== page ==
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Tuesday, November 17, 2009

What the hell is THIS?

I ran across this while tooling around online. It is supposedly a reproduction/reinvention of Renaissance era classical dressage bits. I think it is just a bit much myself. Do the shanks REALLY need to be that long? I admit, it's neat looking, but it still seems a bit much to me.

Still doing better, had counseling last night, going back in a week. Starting to get things packed up and beginning the search for a new place. Wish me luck, you can never tell exactly what a place will be like from photos online, they look fab in the pics, then when you get there, there are broken down cars, loitering people, and trash everywhere. You just never know...


  1. Oh Gosh! Moving too? Moving is stressful enough without all the other crap. Hang in there better times are coming.

    Not one, not two, but THREE reins? I don't do dressage so can someone please enlighten me as to why anyone would need THREE sets of reins to ride a horse? It does look to be a bit much and should probably remain in the museum case and not in a modern horses mouth.

  2. I think there is just two sets of rains. The picture can be deceptive. I too had to count a couple of times. I do dressage and use a snaffle up to 2nd level were you use a double bridle.

    I think if you have to concentrate hard to put the bit together and get it into the horse's mouth then it is too much. I can not even begin on the picture of it out of the horse's mouth.

    Glad to hear you are in counseling and getting help to work through all this that you have been going through. Good luck on finding a place.

  3. Three sets of reins is ridiculous. And two bits? I think if you need that much crap on your horse's head to control it you haven't trained it well enough. And I've never been a fan of bradoon type bits. I don't know, I'm not saying this cruel in any way if used by the right rider, but I still agree in the fact that I think it's overkill much.

  4. The picture is a bit deceptive. It looks like three sets of reins, but it is only two. I had to go back and count. This doesn't really seem useful. It seems more like compensating for a lack of length elsewhere.

    I'm glad to hear you're taking care of yourself, Tacky. ;-) Best of luck with your search.

  5. The photo with the translucent "3rd" rein looks very Escher!! hee hee

    I think it's just to represent the rein on the far side.

    I think whoever invented this wanted a full bridle effect with only one bit. Basically, the bradoon is connected to the curb, so it's like a Kimberwicke-bridoon-Pelham hybrid or something. Except there's no rein connected to it...

    It's not inherently BAD, just a lot of metal to little real effect.

    No wonder it went out of style....

    How come the WOMAN always has to move out when it's the GUY who wants out of the relationship?? *grumble*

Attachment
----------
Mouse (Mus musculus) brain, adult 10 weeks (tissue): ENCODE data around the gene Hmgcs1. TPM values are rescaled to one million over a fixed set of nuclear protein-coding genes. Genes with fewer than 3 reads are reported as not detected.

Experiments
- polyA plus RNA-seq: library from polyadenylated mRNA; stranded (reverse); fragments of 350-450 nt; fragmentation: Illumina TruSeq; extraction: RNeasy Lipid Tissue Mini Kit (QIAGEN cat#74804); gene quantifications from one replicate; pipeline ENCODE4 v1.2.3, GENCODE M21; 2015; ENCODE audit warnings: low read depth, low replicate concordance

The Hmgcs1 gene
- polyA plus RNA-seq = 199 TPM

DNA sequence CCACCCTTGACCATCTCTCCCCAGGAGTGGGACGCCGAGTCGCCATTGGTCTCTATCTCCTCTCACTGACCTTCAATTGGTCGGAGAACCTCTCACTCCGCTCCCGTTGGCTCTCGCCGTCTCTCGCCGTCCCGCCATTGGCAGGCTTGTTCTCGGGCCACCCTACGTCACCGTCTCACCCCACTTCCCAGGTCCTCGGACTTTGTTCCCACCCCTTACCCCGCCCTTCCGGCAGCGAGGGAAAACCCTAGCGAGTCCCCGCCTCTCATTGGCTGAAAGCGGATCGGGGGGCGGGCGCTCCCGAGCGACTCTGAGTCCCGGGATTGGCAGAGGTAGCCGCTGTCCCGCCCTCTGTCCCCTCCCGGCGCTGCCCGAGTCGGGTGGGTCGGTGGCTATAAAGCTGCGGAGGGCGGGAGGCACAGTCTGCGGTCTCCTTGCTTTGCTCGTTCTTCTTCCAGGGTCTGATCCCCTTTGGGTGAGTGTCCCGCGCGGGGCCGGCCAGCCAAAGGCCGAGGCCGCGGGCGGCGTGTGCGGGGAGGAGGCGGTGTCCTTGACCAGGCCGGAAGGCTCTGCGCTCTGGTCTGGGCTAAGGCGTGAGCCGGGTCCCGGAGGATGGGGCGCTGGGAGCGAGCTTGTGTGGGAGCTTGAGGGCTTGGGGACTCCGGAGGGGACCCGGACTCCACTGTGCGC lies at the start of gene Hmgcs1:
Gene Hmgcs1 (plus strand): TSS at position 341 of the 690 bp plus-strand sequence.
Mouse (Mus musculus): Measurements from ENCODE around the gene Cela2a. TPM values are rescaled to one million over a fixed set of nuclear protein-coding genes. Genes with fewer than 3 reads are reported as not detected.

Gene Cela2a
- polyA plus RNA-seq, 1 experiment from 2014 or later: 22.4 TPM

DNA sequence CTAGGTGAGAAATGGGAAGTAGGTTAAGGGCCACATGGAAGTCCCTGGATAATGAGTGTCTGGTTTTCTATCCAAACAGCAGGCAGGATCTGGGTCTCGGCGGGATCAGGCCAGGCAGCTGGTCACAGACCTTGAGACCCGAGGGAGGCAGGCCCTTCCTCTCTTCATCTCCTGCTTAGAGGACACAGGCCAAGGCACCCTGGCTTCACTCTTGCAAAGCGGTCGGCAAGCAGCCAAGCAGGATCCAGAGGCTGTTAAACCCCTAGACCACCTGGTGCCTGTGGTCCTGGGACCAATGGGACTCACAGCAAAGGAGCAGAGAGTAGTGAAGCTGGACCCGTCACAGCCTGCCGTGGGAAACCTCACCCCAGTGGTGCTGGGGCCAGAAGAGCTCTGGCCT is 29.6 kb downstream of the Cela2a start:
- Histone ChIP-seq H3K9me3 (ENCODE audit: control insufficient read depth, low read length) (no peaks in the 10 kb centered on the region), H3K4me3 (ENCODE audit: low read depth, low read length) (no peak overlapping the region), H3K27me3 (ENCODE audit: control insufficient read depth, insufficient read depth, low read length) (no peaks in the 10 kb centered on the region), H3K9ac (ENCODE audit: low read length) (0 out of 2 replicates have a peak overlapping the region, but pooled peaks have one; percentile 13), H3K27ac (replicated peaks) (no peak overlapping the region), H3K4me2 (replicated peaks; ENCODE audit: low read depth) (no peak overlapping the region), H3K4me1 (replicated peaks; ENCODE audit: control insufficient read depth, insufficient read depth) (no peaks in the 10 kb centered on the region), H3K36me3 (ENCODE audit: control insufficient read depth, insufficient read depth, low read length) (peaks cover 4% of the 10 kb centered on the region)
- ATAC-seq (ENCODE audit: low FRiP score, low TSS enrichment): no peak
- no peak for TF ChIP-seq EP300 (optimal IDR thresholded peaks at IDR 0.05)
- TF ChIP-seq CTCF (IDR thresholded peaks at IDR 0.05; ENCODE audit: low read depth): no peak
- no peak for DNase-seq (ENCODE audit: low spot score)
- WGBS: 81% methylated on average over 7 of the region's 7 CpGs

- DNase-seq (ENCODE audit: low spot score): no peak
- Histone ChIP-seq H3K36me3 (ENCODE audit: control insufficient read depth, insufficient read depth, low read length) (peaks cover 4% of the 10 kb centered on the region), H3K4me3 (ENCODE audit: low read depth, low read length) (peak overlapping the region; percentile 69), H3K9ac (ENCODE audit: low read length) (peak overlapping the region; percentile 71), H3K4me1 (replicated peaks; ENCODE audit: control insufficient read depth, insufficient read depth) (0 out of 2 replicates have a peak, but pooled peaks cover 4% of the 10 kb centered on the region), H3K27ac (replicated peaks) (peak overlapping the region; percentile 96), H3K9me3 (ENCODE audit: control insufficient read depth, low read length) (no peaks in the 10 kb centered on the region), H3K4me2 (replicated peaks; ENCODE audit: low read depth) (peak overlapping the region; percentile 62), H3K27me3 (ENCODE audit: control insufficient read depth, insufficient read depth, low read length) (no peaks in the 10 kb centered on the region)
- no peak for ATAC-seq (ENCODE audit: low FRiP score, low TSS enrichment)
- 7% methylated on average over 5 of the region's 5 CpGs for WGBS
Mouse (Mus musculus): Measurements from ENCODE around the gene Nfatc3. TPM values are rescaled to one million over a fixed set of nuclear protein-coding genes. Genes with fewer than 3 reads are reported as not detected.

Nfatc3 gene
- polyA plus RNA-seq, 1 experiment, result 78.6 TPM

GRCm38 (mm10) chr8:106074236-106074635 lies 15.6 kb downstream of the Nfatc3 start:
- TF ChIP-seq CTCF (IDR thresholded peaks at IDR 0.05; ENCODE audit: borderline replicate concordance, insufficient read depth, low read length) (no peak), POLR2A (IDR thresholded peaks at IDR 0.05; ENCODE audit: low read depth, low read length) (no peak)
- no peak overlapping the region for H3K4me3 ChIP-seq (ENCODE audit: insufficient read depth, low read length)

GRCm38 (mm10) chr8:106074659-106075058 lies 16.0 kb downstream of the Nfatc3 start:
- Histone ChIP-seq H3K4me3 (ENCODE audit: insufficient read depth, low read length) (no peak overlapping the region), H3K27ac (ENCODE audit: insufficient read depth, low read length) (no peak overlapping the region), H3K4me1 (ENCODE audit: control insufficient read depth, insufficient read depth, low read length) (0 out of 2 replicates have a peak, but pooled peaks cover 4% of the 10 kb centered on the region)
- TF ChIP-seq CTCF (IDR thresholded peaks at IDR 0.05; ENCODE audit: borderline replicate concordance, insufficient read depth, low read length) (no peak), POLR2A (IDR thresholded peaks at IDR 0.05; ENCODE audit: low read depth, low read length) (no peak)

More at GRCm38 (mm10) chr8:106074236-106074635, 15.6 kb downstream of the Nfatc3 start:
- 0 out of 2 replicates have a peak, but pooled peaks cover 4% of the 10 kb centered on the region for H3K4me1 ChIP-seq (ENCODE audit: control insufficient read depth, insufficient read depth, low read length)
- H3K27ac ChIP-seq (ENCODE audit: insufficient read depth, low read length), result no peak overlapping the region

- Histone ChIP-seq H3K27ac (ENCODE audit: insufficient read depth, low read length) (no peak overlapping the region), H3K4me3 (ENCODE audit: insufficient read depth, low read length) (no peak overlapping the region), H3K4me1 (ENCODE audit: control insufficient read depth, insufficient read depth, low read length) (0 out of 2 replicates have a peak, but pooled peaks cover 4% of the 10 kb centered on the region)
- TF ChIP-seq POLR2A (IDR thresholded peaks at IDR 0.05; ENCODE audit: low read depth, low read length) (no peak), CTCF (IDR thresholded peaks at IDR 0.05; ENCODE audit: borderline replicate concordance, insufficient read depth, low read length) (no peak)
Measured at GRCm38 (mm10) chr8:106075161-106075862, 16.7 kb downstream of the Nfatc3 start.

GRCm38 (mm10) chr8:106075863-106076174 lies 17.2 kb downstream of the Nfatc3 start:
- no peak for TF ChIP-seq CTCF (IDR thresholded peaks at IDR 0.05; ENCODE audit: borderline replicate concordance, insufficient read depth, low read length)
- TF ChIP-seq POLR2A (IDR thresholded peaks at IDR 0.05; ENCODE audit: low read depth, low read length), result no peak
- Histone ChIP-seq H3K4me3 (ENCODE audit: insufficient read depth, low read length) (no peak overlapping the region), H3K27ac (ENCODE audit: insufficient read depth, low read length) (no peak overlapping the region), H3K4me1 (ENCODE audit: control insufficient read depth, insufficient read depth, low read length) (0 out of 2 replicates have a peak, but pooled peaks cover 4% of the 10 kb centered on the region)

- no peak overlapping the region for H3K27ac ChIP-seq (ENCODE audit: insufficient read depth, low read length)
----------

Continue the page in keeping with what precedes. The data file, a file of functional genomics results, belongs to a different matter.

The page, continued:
What did Ivana Trump say? "Don't get mad, get EVERYTHING."

    Sorry, but when you're blindsided by your supposed life-partner, then you're within your rights to demand justice. That ain't revenge, that's FAIR.

    *hugs* Dang, I don't even know you and I feel all righteously indignant!! Party on!

  6. Well, he gets the house, but I get the furniture, and in reality, the place is far more than I alone need or can handle.

  7. That is one interesting contraption.... I swear, the horses back then had tough mouths.

    Good luck to you! I hope you get a great place with a nice and safe neighborhood.

  8. Quite the setup...back in the time of course, horses could spend years getting to the level of wearing a bit like this (same as the vaquero horses learn to use those big spade bits over many years when done right)...they would not need a ton of contact (think real loose western reins) and on less refined horses they would use the "snaffle" (sure weird connection on that bit though) to slowly transition to the curb. Course now days, any idjot with money can buy one and totally trash their horse's mouth with something like this...sighhhh...
    Good luck on a home search and glad you are feeling a bit better. This too shall pass and you will be the stronger for it :) He didn't deserve you anyway! of the reasons I am still single...some men can be SO treacherous...

  9. It probably is exactly what they say it is...snag is, now people will try to use it without the years of training required to effectively use such a bit without harming the horse (just like a spade bit or a double bridle).

  10. I am currently attempting to learn more about how bits work. As far as I can tell in catalogs (I've never used them), most double-bit set ups do not have the connection between the snaffle/bridoon and the curb. Am I correct? What would be the outcome of this connection? Can someone explain the physics to me? I never took that class. :)

    I agree the way the photo is taken it looks like there are two sets of reins on the curb shanks, but there are just two sets of reins total.

    Also, I've watched the Myler video "A Whole Bit Better" which is a fabulous sales pitch for them and not much else. Can anyone recommend other sources for understanding bitting?

    Hang in there, Friend. The fates never close a door without opening a window.